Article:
Story by 1st Lt. Billy Murphy, 2nd AAB, 1st Inf. Div., USD-C
BAGHDAD—Soldiers with Company B, “Griffin” Special Troops Battalion, 2nd Advise and Assist Brigade, 1st Infantry Division, United States Division – Center conducted a thorough cleaning of their assigned theater-provided equipment July 28 at Camp Liberty, Iraq in preparation for turn in.
The end of the mission for the remaining American Soldiers in Iraq also marks the end of mission for some of the greatest workhorses of the conflict—the TPE that has been handed down from unit to unit since their arrival to the country in 2003. With the 2nd AAB currently scheduled to be one of the final U.S. units in Iraq, all the accumulated gear must be dealt with.
TPE has stayed in the country, even as units have come and gone. Typically, an outgoing unit transferred the equipment over to the incoming unit that replaced it. In Baghdad, this cycle comes close to ending with the Dagger Brigade, and the equipment must be cleaned, inventoried and turned in for a long-overdue refurbishment.
“We have a ten-kilowatt generator that has been running 24 hours a day for the past nine months and it is very reliable,” said 1st Lt. Christopher Hoff, a platoon leader with Company B, “Griffin” Special Troops Battalion, 2nd AAB, 1st Inf. Div., USD-C and a Bradenton, Fla., native. “When you think that this generator has been in country since 2003 running pretty much constantly, for eight years, it is very impressive.”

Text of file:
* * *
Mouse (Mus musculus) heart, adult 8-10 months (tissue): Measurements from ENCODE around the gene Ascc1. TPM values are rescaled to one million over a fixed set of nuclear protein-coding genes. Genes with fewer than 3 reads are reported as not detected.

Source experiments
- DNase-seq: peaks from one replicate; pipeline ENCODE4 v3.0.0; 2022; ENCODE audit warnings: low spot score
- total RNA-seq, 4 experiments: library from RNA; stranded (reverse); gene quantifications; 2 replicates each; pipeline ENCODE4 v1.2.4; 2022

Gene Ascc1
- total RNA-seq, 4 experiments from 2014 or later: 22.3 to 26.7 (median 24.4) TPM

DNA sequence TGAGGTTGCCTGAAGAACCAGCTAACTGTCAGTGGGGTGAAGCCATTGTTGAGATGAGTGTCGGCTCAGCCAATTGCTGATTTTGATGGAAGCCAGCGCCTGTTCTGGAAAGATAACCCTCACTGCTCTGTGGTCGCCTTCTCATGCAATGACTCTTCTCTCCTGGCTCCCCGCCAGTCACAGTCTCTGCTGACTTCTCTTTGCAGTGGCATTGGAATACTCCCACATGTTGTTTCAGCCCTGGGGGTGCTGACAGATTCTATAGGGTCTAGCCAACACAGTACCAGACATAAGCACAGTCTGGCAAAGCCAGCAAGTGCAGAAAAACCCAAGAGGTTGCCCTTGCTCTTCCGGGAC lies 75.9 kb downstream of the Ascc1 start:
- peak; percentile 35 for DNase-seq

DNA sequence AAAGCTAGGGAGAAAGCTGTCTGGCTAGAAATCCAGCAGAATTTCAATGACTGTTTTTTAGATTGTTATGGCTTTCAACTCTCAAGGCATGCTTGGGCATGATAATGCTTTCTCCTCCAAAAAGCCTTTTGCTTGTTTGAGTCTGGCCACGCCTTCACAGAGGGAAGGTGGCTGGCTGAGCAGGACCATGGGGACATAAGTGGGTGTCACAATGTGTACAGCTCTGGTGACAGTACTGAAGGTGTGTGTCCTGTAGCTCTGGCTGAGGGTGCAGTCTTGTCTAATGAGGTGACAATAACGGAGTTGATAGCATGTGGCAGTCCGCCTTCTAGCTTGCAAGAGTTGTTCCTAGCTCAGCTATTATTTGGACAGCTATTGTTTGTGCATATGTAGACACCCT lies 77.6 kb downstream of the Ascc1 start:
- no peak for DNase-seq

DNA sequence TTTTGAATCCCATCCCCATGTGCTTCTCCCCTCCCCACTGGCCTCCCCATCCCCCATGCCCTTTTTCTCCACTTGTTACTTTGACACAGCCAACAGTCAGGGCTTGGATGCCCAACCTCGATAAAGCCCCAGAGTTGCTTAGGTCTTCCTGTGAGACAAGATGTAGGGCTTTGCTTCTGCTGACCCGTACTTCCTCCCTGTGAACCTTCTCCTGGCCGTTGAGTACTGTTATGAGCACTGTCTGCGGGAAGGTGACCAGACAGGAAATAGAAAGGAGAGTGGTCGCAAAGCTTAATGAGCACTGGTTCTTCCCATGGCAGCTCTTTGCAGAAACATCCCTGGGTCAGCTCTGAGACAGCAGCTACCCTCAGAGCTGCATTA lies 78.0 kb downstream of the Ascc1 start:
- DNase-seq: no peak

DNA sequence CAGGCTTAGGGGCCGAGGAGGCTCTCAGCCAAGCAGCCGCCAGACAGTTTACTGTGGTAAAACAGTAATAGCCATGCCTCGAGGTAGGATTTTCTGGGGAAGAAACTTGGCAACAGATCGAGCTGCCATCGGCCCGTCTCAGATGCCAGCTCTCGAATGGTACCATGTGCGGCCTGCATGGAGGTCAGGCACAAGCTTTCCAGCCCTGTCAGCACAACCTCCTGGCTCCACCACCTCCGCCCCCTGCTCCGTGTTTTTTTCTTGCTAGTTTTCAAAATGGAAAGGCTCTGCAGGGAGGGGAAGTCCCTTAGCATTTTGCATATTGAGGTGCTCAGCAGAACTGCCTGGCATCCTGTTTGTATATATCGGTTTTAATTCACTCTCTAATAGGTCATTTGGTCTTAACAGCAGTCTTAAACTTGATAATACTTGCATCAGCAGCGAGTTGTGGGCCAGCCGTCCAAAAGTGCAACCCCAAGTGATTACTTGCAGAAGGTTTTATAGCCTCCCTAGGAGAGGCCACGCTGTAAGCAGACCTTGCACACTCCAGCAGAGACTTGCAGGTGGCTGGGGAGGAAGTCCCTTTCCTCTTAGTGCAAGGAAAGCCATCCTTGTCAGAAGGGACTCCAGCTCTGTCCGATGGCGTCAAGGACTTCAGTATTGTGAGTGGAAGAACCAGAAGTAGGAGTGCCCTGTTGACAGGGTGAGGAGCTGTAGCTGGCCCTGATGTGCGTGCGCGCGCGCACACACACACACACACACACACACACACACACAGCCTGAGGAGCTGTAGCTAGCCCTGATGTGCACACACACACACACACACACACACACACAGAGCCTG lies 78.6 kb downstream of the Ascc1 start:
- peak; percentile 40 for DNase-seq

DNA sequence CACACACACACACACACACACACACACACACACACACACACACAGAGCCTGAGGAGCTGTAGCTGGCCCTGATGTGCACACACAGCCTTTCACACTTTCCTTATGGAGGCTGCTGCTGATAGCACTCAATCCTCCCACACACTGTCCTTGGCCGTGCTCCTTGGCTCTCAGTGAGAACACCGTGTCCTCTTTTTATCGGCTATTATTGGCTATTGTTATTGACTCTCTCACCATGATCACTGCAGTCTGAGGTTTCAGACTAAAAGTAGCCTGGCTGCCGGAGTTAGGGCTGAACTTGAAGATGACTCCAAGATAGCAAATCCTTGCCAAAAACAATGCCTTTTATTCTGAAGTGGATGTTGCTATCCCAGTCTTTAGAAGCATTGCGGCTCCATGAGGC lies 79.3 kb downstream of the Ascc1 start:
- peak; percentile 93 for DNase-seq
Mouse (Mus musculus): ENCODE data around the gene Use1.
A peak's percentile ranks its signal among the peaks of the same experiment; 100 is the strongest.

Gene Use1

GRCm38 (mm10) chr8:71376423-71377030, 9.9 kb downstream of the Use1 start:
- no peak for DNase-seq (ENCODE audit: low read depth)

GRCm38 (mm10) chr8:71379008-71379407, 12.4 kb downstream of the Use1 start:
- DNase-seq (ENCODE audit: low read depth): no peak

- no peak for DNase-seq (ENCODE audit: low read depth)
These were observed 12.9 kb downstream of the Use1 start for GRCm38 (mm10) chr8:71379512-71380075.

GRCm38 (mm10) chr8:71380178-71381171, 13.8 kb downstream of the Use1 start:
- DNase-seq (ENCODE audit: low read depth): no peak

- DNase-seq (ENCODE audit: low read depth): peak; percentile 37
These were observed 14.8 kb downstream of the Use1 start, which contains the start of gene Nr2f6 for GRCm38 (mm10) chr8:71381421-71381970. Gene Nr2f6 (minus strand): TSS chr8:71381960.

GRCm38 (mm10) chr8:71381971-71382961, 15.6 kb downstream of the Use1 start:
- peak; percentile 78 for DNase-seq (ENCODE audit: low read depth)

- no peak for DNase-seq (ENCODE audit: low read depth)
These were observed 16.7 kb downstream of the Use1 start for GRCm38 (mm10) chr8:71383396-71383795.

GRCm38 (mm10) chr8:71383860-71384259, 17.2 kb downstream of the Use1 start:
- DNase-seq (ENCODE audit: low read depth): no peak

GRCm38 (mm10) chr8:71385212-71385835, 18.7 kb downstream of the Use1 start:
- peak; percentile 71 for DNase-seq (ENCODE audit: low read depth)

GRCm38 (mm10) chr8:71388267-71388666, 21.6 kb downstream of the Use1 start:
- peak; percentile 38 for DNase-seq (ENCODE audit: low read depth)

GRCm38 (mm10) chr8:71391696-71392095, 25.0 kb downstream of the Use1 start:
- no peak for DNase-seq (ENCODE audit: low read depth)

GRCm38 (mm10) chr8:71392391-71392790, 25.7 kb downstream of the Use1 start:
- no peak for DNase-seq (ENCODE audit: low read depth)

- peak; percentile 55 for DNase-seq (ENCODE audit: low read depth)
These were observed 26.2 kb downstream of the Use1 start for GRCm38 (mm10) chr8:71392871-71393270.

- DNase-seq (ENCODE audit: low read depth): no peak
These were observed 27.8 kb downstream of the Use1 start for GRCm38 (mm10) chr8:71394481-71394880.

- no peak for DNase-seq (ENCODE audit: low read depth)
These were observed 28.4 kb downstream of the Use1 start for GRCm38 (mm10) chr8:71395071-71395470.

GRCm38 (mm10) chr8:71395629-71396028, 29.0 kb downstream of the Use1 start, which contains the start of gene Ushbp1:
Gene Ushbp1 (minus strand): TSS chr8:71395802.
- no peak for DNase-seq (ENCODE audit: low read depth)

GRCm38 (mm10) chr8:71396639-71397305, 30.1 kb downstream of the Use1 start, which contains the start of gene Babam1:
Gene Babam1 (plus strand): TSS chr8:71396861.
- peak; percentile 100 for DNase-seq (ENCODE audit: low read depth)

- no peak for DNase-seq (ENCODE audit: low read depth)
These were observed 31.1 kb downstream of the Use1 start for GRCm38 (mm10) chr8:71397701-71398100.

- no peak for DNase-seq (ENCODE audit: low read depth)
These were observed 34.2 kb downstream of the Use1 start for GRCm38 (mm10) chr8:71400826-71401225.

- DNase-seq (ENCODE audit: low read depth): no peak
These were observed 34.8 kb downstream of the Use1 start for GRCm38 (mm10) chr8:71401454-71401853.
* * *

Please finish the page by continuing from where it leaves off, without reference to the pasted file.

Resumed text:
Years of constant service does not come without a price, however. Some of the TPE is broken, has seen too much wear and tear to be useful, or has been replaced by newer equipment brought over by units. These broken and obsolete pieces of equipment are the first to be turned in, as they no longer contribute to the mission. That which is still fully mission-capable must still be turned in, but the process is a little more involved.
The amount of dust, dirt, and caked-on oil that can accumulate over the years can be significant, and must be cleaned for the equipment to be accepted for turn in.
“To meet the standard, it takes about six hours to thoroughly clean a generator and twelve or more hours to clean a vehicle,” said Staff Sgt. Brian Beachy, a nodal network systems operator and maintainer with Company B, STB and a San Antonio native.
One of the final steps in the turn-in process is a joint inventory and inspection conducted between Army civilian contractors and the unit itself. Once the equipment has passed the inspection, it is signed over to the civilian contractors and out of the unit’s hands. The equipment is then either be sent back to the U.S. for refurbishment, or—if it is fully mission capable—to another conflict zone, such as Afghanistan, where it will continue serving American forces reliably.